This is why the NASS Manifesto calls for a workforce strategy, which covers all special school roles, as a matter of urgency. We have been pleased to add our voice to a wide coalition of organisations, ‘Send in the Specialists’, hosted by the Royal College Of Speech and Language Therapists. They have highlighted the challenges we face in training, recruiting and retaining therapists to work in SEND settings. Within NASS, we have networks of health staff who have made the bold decision to leave the certainty of NHS pay bands and pensions to work within special schools. Their expertise brings a fresh perspective to schools but the transition from health to education is not always an easy one and they often find themselves uncomfortably straddling the health-based worlds of their professional associations and school settings. It’s not a surprise that people willing to do this are hard to find!

So, what would we like to see?

For some roles, there’s no escaping the need for more funding. If we value care work as it should be valued, it will cost more and schools are currently highly constrained in their ability to raise fees to cover costs due to local authority funding deficits. However, it’s not all just about money. Teaching has a well-developed career pathway that we need to see replicated in other roles in social care and therapies. We need to better understand and develop the role of therapists in education as distinct from health and support it accordingly. Training, at all points of a career, helps build skills and knowledge but it is not a panacea for all that currently ails the SEND workforce. The Speech and Language Therapist apprenticeship is a great development but we need to see more upscaling and replicating in other therapies.

In special schools and education more widely, we have typically focused more on how we recruit new staff than on retaining those we already have. Consequently, a lot of our efforts to date have been in crafting the ‘perfect’ advert or holding open days to try to bring candidates to the school door. I think schools are now at the limits in what they can do individually to effect change via these methods – brilliant, creative strategies have not been able to effect the changes needed.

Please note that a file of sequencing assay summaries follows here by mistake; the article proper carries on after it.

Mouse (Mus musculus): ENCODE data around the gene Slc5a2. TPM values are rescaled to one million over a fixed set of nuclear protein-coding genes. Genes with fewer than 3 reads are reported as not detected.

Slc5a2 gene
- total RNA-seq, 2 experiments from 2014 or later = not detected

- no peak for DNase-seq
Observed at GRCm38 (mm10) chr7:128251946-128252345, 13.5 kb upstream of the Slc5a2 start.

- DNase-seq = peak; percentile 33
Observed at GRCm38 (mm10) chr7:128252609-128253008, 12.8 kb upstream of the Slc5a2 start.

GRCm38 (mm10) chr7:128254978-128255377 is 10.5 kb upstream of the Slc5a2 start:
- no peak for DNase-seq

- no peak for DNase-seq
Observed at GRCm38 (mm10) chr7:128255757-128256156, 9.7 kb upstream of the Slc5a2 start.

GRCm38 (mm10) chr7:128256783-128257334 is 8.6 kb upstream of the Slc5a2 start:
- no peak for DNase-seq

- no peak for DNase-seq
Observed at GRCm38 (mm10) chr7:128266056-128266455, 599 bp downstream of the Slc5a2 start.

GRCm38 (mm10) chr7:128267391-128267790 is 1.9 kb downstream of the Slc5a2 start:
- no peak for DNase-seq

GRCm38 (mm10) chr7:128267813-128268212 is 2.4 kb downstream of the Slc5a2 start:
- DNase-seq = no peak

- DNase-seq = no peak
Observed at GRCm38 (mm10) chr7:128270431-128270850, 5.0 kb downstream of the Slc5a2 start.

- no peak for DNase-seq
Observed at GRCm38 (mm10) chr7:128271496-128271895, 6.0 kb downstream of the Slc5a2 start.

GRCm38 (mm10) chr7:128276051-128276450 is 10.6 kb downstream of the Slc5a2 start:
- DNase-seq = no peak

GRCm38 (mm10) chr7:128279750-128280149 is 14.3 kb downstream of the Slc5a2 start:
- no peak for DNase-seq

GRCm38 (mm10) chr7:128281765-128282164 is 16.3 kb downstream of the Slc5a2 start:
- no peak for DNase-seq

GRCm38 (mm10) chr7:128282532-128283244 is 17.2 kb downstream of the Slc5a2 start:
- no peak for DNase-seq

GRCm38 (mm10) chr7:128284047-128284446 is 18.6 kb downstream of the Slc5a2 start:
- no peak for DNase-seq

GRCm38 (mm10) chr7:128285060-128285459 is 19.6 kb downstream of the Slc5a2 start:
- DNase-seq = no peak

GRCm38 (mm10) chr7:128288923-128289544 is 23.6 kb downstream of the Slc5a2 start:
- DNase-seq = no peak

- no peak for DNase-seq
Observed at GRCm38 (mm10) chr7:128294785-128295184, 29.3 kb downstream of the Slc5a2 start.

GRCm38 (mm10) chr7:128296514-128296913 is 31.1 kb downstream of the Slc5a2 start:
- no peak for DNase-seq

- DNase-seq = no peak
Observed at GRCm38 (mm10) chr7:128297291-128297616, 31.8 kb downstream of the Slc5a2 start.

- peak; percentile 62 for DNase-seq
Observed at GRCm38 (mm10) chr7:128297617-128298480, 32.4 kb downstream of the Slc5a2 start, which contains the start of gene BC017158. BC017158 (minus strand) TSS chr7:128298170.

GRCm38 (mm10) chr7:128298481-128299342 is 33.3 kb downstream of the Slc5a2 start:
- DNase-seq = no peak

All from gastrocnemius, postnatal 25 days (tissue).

This year, NASS is giving more thought to staff retention and development – how we nurture and keep the staff we already have who are working well in roles. Later this year we will be launching a pilot programme with Supporting Achievement and Inclusion for Life (SAILs) to explore how special schools could use some of the tools and techniques used widely, and successfully, in other industries. Other industries talk of ‘talent management’ – not a phrase that currently trips off the tongue of most education leaders, but one which we may need to get familiar with! We will be thinking about taking a more nuanced and individualised approach to staff management to discover what attracts someone to a role within a special school and what they need to keep going and growing within the role. We will be looking at the role of psychometrics in better understanding the role of personality characteristics in special education. We know special school staff are ‘special’ but we don’t currently know how or what we need to do to keep them special.

We would love not to be doing this alone.

There’s such scope and need for Government to do far more in the SEND workforce arena and our call is to join us, schools and other providers in doing that. The status quo is not a viable option for special schools – we need action now to ensure that we keep special schools special.


The NASS Manifesto will launch at the end of April, setting out key actions for any incoming government to take to remove barriers to a better SEND system.

If you are interested in finding out more about our manifesto or would like to support our work to bring about positive change, please do get in touch –